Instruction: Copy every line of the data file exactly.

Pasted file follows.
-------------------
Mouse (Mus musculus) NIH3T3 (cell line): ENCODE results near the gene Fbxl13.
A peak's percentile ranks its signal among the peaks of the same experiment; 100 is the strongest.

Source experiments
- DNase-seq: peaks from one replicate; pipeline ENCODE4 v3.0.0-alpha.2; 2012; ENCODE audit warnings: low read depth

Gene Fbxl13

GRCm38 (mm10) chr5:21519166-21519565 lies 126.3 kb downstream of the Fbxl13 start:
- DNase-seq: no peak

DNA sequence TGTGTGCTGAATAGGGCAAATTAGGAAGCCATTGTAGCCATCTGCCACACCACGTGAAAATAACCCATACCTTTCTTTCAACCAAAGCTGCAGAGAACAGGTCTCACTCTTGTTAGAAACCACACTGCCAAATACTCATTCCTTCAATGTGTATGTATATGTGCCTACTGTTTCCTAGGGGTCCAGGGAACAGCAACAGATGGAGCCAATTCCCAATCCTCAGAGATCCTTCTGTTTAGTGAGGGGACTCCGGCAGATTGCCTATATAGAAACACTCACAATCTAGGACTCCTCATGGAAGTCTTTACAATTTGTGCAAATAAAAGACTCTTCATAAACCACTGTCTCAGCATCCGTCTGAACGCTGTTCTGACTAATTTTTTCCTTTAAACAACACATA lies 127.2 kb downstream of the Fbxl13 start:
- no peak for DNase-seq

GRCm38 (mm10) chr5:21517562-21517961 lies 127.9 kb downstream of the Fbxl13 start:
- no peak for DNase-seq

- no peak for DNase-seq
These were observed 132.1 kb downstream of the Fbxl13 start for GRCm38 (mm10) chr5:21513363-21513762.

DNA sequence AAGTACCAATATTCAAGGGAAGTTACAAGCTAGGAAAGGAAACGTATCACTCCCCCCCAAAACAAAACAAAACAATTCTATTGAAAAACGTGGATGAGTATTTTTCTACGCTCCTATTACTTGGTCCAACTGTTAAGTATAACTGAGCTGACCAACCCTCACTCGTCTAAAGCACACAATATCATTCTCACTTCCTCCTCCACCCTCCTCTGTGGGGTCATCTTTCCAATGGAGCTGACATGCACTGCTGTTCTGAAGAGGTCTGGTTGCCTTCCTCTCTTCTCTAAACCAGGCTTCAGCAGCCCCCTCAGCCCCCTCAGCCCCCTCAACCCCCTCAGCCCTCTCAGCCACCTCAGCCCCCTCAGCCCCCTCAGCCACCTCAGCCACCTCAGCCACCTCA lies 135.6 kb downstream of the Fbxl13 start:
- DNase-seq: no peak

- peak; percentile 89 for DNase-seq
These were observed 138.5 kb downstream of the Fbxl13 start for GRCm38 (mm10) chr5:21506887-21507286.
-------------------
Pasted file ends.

Mouse (Mus musculus) NIH3T3 (cell line): ENCODE results near the gene Fbxl13.
A peak's percentile ranks its signal among the peaks of the same experiment; 100 is the strongest.

Source experiments
- DNase-seq: peaks from one replicate; pipeline ENCODE4 v3.0.0-alpha.2; 2012; ENCODE audit warnings: low read depth

Gene Fbxl13

GRCm38 (mm10) chr5:21519166-21519565 lies 126.3 kb downstream of the Fbxl13 start:
- DNase-seq: no peak

DNA sequence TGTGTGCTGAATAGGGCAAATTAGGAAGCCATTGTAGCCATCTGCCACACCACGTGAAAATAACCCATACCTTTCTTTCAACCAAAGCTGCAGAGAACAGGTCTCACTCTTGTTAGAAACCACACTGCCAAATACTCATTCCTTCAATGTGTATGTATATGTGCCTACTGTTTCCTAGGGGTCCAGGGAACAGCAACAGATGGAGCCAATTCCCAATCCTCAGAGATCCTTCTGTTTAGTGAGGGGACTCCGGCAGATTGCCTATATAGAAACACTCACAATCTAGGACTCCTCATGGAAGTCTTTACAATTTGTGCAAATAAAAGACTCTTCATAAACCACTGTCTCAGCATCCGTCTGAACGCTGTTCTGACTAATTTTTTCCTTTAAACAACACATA lies 127.2 kb downstream of the Fbxl13 start:
- no peak for DNase-seq

GRCm38 (mm10) chr5:21517562-21517961 lies 127.9 kb downstream of the Fbxl13 start:
- no peak for DNase-seq

- no peak for DNase-seq
These were observed 132.1 kb downstream of the Fbxl13 start for GRCm38 (mm10) chr5:21513363-21513762.

DNA sequence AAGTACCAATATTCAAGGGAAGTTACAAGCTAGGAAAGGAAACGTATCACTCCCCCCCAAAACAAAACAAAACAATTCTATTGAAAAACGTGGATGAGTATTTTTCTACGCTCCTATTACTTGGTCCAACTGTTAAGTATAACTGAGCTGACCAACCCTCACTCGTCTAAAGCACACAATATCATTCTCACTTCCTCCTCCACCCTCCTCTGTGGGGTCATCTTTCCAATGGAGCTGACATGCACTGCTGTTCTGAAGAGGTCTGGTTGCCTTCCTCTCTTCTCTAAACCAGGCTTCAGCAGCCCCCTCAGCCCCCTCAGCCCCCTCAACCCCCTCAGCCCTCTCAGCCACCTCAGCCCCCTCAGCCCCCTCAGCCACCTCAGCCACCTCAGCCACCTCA lies 135.6 kb downstream of the Fbxl13 start:
- DNase-seq: no peak

- peak; percentile 89 for DNase-seq
These were observed 138.5 kb downstream of the Fbxl13 start for GRCm38 (mm10) chr5:21506887-21507286.